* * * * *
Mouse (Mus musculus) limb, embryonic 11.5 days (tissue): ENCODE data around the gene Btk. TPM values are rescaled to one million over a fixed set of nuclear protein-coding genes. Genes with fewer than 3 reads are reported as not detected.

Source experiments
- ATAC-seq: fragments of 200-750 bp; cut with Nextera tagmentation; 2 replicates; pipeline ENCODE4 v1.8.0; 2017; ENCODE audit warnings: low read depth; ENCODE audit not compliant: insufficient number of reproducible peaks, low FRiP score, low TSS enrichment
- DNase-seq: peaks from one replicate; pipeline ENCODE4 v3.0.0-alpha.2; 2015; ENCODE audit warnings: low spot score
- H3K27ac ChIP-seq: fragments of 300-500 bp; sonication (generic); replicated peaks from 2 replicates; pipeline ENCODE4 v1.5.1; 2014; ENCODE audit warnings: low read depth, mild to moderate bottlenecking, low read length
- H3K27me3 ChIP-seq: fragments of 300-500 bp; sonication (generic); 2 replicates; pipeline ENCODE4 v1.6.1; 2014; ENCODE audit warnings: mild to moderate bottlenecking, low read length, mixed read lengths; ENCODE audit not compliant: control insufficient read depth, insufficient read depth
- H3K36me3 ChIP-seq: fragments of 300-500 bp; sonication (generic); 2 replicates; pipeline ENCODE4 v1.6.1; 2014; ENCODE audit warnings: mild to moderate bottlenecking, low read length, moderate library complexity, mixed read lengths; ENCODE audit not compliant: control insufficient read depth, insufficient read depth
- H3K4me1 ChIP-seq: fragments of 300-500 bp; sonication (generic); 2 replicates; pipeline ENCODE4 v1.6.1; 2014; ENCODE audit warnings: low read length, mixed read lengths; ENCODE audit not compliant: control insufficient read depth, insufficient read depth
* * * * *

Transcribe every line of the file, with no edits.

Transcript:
Mouse (Mus musculus) limb, embryonic 11.5 days (tissue): ENCODE data around the gene Btk. TPM values are rescaled to one million over a fixed set of nuclear protein-coding genes. Genes with fewer than 3 reads are reported as not detected.

Source experiments
- ATAC-seq: fragments of 200-750 bp; cut with Nextera tagmentation; 2 replicates; pipeline ENCODE4 v1.8.0; 2017; ENCODE audit warnings: low read depth; ENCODE audit not compliant: insufficient number of reproducible peaks, low FRiP score, low TSS enrichment
- DNase-seq: peaks from one replicate; pipeline ENCODE4 v3.0.0-alpha.2; 2015; ENCODE audit warnings: low spot score
- H3K27ac ChIP-seq: fragments of 300-500 bp; sonication (generic); replicated peaks from 2 replicates; pipeline ENCODE4 v1.5.1; 2014; ENCODE audit warnings: low read depth, mild to moderate bottlenecking, low read length
- H3K27me3 ChIP-seq: fragments of 300-500 bp; sonication (generic); 2 replicates; pipeline ENCODE4 v1.6.1; 2014; ENCODE audit warnings: mild to moderate bottlenecking, low read length, mixed read lengths; ENCODE audit not compliant: control insufficient read depth, insufficient read depth
- H3K36me3 ChIP-seq: fragments of 300-500 bp; sonication (generic); 2 replicates; pipeline ENCODE4 v1.6.1; 2014; ENCODE audit warnings: mild to moderate bottlenecking, low read length, moderate library complexity, mixed read lengths; ENCODE audit not compliant: control insufficient read depth, insufficient read depth
- H3K4me1 ChIP-seq: fragments of 300-500 bp; sonication (generic); 2 replicates; pipeline ENCODE4 v1.6.1; 2014; ENCODE audit warnings: low read length, mixed read lengths; ENCODE audit not compliant: control insufficient read depth, insufficient read depth